NSA publishes list of Top 25 vulnerabilities currently targeted by Chinese hackers

Image: ZDNet, Tanguy Keryhuel, Martin Vorel The US National Security Agency has published today an in-depth report detailing the top 25 vulnerabilities that are currently being consistently scanned, targeted, and exploited by Chinese state-sponsored hacking groups. All 25 security bugs are well known and have patches available from their vendors, ready to be installed. Exploits for many vulnerabilities are also publicly available. Some have been exploited by more than just Chinese hackers, being also incorporated into the arsenal of ransomware gangs, low-level malware groups, and nation-state actors from… Source link

Read More »

Enterprises Should Fix These 25 Flaws

The United States National Security Agency identified 25 vulnerabilities in software that are most commonly targeted by state-sponsored attackers from China. Setting aside the question of whether or not the enterprise is more likely to be targeted by nation-state attackers or cyber-criminals, the list provides enterprise IT staff with a good starting place on which vulnerabilities to prioritize. The vulnerabilities on NSA’s list can be used to gain initial access to enterprise networks by targeting systems directly accessible from the Internet. Seven of the flaws are in remote access gateways, three are found in networking equipment, and three impact public-facing servers. Once in the network, the attacker can use other vulnerabilities to find other systems to… Source link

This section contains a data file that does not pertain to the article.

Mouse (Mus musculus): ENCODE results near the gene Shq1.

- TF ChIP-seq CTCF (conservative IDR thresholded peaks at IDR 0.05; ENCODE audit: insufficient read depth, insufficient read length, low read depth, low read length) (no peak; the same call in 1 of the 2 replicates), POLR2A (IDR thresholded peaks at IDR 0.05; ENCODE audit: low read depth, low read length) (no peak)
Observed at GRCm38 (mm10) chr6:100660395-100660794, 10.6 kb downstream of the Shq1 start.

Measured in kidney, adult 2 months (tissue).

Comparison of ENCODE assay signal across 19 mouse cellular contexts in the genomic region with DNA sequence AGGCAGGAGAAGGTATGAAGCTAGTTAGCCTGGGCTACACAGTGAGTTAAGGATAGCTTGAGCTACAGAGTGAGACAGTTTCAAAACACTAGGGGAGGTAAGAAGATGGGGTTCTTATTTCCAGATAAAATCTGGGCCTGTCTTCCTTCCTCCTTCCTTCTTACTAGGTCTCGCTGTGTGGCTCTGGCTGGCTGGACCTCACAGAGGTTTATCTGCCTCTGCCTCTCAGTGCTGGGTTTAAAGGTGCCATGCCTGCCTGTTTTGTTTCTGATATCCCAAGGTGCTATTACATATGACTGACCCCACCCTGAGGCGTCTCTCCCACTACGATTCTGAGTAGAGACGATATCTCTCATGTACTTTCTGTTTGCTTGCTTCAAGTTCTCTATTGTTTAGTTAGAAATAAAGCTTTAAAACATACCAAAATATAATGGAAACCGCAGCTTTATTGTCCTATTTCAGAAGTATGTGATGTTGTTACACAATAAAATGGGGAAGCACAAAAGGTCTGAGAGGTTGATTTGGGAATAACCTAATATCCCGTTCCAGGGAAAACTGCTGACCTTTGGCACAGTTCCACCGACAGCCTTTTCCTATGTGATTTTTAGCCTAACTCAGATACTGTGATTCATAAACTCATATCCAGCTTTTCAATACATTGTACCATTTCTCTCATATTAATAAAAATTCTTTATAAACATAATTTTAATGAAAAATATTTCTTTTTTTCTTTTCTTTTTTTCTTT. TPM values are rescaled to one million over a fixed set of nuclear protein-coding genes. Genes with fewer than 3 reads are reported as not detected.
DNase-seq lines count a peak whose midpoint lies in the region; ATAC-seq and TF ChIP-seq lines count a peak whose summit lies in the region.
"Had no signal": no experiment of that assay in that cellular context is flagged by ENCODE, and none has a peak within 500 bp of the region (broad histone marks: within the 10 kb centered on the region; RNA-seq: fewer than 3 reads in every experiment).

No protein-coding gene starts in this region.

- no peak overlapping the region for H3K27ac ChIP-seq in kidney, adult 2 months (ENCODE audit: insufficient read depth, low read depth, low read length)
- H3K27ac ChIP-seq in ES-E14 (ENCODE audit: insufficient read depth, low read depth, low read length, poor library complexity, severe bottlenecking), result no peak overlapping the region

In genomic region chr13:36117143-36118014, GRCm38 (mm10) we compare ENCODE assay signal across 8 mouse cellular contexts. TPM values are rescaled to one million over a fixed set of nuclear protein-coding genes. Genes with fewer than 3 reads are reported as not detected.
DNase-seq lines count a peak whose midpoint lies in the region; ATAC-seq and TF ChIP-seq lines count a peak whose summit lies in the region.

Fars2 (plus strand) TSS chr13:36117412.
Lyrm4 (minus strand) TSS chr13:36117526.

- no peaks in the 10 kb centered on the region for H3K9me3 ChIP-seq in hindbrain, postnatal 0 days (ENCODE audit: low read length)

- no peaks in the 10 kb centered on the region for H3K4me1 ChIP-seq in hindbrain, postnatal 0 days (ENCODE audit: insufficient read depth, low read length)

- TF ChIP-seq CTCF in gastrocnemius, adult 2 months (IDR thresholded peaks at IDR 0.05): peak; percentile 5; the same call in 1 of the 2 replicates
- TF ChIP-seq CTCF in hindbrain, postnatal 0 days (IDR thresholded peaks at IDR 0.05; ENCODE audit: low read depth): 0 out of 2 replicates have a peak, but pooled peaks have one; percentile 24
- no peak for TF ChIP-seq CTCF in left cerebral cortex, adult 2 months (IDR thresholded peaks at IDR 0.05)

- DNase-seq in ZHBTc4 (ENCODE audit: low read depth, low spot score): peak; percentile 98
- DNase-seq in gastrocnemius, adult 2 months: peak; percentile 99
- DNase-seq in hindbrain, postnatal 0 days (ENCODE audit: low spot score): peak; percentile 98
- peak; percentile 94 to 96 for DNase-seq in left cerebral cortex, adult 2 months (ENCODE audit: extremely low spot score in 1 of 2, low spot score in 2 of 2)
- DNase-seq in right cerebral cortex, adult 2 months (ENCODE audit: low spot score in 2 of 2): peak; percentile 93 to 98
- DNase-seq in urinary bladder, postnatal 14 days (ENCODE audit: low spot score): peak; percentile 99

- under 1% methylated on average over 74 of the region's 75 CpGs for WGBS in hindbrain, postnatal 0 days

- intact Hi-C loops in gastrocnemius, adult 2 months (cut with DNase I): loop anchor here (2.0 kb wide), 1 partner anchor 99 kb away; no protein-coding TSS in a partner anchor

Read More »

Is It Possible To Power a Car With Nuclear Energy?